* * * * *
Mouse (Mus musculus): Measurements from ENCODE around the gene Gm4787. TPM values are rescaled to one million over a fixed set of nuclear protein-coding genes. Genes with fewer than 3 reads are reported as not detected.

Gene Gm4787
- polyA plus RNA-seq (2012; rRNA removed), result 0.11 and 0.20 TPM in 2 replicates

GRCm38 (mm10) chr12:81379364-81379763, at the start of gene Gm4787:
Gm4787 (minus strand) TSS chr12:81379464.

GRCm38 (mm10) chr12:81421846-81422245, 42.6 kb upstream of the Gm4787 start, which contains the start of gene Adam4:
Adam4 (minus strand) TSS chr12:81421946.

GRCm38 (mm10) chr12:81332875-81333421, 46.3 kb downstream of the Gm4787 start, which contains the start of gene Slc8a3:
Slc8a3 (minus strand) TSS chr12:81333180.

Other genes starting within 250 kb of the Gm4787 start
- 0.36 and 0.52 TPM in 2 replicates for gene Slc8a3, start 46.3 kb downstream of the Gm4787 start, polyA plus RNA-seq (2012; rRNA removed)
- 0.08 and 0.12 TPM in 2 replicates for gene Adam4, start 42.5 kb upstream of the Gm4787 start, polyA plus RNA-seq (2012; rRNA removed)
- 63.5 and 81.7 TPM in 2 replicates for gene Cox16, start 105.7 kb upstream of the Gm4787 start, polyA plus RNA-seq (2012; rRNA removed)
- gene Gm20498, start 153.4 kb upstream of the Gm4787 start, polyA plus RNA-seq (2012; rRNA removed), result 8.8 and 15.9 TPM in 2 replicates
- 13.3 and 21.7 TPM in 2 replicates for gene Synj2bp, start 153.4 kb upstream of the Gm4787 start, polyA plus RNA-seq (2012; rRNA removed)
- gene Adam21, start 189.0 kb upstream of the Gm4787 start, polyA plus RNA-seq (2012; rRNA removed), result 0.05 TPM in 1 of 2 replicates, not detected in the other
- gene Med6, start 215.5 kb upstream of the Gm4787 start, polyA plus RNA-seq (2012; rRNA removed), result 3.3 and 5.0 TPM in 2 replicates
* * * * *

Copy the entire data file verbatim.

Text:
Mouse (Mus musculus): Measurements from ENCODE around the gene Gm4787. TPM values are rescaled to one million over a fixed set of nuclear protein-coding genes. Genes with fewer than 3 reads are reported as not detected.

Gene Gm4787
- polyA plus RNA-seq (2012; rRNA removed), result 0.11 and 0.20 TPM in 2 replicates

GRCm38 (mm10) chr12:81379364-81379763, at the start of gene Gm4787:
Gm4787 (minus strand) TSS chr12:81379464.

GRCm38 (mm10) chr12:81421846-81422245, 42.6 kb upstream of the Gm4787 start, which contains the start of gene Adam4:
Adam4 (minus strand) TSS chr12:81421946.

GRCm38 (mm10) chr12:81332875-81333421, 46.3 kb downstream of the Gm4787 start, which contains the start of gene Slc8a3:
Slc8a3 (minus strand) TSS chr12:81333180.

Other genes starting within 250 kb of the Gm4787 start
- 0.36 and 0.52 TPM in 2 replicates for gene Slc8a3, start 46.3 kb downstream of the Gm4787 start, polyA plus RNA-seq (2012; rRNA removed)
- 0.08 and 0.12 TPM in 2 replicates for gene Adam4, start 42.5 kb upstream of the Gm4787 start, polyA plus RNA-seq (2012; rRNA removed)
- 63.5 and 81.7 TPM in 2 replicates for gene Cox16, start 105.7 kb upstream of the Gm4787 start, polyA plus RNA-seq (2012; rRNA removed)
- gene Gm20498, start 153.4 kb upstream of the Gm4787 start, polyA plus RNA-seq (2012; rRNA removed), result 8.8 and 15.9 TPM in 2 replicates
- 13.3 and 21.7 TPM in 2 replicates for gene Synj2bp, start 153.4 kb upstream of the Gm4787 start, polyA plus RNA-seq (2012; rRNA removed)
- gene Adam21, start 189.0 kb upstream of the Gm4787 start, polyA plus RNA-seq (2012; rRNA removed), result 0.05 TPM in 1 of 2 replicates, not detected in the other
- gene Med6, start 215.5 kb upstream of the Gm4787 start, polyA plus RNA-seq (2012; rRNA removed), result 3.3 and 5.0 TPM in 2 replicates